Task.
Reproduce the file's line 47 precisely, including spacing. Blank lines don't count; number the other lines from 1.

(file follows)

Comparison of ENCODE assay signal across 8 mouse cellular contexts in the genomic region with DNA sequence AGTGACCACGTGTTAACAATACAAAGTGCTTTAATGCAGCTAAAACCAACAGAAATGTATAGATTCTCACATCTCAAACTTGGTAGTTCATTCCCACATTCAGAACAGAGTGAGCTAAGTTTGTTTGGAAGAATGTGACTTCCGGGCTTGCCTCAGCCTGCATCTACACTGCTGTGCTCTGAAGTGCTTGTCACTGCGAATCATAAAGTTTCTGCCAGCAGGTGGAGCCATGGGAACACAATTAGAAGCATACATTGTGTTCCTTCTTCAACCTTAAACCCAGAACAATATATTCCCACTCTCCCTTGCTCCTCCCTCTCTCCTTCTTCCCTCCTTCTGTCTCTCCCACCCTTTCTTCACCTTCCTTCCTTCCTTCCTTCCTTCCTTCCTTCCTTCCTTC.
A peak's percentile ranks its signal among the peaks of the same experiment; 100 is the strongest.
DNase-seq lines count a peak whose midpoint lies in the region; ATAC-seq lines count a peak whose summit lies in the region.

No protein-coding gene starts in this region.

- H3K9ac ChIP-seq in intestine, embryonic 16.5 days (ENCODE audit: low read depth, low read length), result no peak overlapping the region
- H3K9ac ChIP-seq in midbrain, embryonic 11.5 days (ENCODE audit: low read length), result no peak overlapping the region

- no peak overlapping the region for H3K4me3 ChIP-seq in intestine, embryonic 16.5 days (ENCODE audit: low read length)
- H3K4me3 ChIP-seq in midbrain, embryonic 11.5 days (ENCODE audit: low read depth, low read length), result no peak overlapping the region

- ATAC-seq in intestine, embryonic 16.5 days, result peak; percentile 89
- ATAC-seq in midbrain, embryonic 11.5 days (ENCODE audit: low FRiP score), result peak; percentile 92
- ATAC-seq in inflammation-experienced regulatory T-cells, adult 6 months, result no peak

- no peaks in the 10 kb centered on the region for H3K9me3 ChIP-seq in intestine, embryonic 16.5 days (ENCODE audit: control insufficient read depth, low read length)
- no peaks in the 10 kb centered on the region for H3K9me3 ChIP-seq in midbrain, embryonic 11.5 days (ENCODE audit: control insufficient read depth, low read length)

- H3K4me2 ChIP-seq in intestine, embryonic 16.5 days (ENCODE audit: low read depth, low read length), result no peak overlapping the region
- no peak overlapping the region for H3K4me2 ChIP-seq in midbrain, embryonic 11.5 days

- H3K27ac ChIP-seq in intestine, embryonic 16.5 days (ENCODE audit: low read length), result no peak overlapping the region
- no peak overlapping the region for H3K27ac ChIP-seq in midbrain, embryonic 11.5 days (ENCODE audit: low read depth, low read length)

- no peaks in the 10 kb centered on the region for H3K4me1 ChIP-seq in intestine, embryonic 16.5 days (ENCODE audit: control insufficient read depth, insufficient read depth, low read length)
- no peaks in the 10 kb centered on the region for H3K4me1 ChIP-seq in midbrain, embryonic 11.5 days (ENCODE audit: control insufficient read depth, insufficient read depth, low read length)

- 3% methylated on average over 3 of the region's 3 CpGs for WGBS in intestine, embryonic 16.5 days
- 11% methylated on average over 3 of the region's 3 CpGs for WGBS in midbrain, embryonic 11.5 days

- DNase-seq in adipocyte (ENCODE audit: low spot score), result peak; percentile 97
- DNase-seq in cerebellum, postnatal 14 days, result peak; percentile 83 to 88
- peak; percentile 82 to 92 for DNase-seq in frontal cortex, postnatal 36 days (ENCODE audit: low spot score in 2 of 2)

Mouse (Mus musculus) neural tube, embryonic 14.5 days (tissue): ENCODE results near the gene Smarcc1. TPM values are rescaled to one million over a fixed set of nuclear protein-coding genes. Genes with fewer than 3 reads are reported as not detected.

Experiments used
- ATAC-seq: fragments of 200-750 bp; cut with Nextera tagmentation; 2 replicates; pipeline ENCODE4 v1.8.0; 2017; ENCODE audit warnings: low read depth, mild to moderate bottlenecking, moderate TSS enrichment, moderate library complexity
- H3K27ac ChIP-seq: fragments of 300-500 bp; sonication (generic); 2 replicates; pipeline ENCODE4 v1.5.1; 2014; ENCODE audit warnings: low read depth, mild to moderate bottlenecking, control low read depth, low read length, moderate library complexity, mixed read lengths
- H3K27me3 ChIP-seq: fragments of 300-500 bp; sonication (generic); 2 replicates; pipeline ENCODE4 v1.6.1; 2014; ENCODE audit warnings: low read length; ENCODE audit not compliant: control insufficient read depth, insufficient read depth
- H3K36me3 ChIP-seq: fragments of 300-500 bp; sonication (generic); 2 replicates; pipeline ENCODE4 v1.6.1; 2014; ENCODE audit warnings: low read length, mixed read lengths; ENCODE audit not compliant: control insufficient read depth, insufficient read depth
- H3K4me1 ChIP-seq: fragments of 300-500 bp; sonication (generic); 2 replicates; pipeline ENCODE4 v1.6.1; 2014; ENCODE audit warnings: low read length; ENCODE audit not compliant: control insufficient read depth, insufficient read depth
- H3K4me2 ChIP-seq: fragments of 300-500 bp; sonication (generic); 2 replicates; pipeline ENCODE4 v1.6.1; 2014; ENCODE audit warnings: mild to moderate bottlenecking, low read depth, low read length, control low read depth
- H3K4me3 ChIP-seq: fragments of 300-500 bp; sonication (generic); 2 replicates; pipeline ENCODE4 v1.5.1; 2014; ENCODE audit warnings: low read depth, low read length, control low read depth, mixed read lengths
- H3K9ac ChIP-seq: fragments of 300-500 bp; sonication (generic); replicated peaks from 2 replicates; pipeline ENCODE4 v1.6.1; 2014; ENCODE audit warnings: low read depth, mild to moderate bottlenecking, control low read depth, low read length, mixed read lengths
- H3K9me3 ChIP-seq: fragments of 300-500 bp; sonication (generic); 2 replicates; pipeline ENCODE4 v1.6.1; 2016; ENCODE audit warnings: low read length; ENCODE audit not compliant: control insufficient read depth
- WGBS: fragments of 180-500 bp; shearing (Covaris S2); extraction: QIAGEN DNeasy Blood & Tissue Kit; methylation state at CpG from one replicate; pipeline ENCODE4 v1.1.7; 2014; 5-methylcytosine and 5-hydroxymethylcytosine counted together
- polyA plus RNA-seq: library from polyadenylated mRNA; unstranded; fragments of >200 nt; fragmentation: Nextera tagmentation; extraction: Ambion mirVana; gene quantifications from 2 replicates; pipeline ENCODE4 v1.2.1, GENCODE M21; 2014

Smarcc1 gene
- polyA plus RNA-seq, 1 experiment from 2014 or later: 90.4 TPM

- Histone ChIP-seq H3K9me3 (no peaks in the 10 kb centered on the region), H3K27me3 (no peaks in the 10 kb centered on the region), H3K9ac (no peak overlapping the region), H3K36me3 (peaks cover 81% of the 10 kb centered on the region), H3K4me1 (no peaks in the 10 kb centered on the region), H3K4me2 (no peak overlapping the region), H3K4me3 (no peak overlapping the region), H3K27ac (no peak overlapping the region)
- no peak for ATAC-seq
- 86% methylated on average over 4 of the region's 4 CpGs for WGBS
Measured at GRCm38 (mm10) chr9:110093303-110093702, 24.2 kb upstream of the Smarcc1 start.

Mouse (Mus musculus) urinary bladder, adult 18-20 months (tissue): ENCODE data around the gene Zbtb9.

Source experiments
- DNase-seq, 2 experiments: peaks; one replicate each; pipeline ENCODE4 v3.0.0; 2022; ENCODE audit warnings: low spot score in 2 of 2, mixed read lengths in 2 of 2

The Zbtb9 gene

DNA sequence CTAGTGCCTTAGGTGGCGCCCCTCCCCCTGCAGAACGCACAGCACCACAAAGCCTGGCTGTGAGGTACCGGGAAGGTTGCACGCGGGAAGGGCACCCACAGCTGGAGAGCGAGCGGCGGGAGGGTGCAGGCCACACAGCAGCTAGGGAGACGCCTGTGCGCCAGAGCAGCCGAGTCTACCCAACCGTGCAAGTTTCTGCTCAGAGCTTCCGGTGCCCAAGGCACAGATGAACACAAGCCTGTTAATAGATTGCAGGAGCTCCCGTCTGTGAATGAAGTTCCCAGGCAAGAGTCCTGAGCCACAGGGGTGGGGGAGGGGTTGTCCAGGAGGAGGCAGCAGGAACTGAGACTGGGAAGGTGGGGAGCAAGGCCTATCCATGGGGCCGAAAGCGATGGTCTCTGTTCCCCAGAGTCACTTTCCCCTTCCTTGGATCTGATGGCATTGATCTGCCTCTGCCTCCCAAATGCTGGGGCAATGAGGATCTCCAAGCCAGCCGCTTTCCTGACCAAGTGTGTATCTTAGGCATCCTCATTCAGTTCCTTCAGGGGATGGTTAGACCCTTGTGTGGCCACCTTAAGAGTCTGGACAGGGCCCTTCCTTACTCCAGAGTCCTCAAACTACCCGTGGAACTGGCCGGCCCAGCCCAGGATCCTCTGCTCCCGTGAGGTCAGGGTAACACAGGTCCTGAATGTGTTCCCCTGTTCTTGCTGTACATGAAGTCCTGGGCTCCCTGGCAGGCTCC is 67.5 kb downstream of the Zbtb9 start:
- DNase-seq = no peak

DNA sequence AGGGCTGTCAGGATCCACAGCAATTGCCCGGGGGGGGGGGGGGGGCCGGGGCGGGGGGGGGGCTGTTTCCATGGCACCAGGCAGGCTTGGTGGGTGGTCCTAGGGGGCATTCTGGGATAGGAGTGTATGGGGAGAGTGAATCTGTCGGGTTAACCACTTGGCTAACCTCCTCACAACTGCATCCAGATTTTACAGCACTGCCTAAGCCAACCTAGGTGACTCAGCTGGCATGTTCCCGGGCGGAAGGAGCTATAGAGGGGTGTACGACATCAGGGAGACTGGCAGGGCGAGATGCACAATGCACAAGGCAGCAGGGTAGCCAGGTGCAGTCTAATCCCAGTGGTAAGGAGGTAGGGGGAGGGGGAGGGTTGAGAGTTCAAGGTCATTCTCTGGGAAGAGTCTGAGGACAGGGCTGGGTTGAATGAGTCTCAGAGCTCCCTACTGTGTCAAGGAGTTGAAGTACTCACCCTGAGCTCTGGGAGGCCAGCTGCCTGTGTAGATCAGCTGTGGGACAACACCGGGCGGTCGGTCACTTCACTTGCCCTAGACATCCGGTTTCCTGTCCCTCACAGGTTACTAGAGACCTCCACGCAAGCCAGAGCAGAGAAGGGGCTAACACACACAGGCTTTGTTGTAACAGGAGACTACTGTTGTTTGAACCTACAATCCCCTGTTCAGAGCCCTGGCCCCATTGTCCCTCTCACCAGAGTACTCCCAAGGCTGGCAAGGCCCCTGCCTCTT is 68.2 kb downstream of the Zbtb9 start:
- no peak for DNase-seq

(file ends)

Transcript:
The Zbtb9 gene